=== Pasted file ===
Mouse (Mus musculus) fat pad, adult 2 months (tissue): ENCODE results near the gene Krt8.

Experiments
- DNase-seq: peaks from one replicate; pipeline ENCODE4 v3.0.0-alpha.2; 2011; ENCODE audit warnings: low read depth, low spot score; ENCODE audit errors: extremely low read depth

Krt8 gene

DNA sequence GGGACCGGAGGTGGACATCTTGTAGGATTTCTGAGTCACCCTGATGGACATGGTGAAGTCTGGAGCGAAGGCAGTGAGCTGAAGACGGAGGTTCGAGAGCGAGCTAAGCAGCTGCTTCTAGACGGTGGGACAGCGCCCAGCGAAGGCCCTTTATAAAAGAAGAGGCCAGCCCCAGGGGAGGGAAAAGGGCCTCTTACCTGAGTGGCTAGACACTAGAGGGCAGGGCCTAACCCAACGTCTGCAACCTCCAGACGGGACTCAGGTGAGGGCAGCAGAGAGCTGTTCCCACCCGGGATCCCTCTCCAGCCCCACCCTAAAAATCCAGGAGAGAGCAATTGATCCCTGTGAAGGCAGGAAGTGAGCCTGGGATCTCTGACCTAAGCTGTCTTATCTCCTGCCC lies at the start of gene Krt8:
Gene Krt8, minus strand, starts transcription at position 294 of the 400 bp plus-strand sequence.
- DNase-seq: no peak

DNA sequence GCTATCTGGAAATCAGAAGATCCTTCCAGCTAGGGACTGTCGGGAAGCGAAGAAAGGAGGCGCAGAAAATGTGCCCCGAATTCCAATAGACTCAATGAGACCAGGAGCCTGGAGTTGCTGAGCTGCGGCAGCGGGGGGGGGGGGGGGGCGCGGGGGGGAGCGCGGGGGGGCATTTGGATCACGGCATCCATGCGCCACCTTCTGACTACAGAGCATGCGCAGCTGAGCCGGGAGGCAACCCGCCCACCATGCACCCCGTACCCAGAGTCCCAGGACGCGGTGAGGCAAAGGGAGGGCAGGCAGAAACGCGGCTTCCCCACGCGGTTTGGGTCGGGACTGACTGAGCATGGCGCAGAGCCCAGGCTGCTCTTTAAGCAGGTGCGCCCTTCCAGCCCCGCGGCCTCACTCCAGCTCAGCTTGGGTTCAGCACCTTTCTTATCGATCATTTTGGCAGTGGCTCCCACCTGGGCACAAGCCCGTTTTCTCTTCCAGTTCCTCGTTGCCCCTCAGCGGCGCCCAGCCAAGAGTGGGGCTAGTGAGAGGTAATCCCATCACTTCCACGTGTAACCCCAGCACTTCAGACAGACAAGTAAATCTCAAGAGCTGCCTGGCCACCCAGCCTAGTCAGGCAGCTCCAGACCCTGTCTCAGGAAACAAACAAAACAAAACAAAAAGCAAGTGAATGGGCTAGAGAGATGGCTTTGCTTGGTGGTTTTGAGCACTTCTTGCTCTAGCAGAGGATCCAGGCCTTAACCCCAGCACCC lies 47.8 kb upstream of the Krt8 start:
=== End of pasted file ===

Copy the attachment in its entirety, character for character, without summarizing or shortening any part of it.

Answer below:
Mouse (Mus musculus) fat pad, adult 2 months (tissue): ENCODE results near the gene Krt8.

Experiments
- DNase-seq: peaks from one replicate; pipeline ENCODE4 v3.0.0-alpha.2; 2011; ENCODE audit warnings: low read depth, low spot score; ENCODE audit errors: extremely low read depth

Krt8 gene

DNA sequence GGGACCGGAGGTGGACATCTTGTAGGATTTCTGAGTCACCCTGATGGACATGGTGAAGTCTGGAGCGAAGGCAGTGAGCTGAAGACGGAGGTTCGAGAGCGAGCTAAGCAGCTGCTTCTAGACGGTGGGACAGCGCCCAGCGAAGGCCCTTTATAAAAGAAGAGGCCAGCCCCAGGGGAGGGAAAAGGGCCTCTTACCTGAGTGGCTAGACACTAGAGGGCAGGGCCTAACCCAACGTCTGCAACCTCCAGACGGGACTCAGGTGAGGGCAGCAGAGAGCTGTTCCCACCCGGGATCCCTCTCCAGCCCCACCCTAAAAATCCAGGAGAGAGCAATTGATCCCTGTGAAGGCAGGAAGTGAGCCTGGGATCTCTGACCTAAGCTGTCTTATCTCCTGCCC lies at the start of gene Krt8:
Gene Krt8, minus strand, starts transcription at position 294 of the 400 bp plus-strand sequence.
- DNase-seq: no peak

DNA sequence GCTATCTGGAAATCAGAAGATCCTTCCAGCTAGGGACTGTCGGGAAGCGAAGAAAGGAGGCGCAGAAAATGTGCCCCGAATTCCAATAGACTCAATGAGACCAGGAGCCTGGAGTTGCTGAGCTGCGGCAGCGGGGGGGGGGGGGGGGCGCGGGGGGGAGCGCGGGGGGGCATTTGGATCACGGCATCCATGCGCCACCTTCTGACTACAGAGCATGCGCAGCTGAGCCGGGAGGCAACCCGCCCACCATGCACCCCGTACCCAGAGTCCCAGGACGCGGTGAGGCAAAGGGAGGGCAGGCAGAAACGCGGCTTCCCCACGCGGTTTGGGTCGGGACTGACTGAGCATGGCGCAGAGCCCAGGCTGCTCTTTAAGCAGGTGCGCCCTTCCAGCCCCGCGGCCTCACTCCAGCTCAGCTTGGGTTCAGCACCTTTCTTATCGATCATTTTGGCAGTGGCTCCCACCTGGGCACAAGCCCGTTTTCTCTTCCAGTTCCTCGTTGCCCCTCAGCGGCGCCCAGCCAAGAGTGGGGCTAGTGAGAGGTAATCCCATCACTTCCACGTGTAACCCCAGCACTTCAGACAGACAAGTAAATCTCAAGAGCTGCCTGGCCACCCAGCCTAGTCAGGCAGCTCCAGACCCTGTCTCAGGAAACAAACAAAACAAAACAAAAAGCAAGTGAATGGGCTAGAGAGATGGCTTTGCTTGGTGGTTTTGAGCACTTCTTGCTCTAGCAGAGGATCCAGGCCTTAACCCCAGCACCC lies 47.8 kb upstream of the Krt8 start: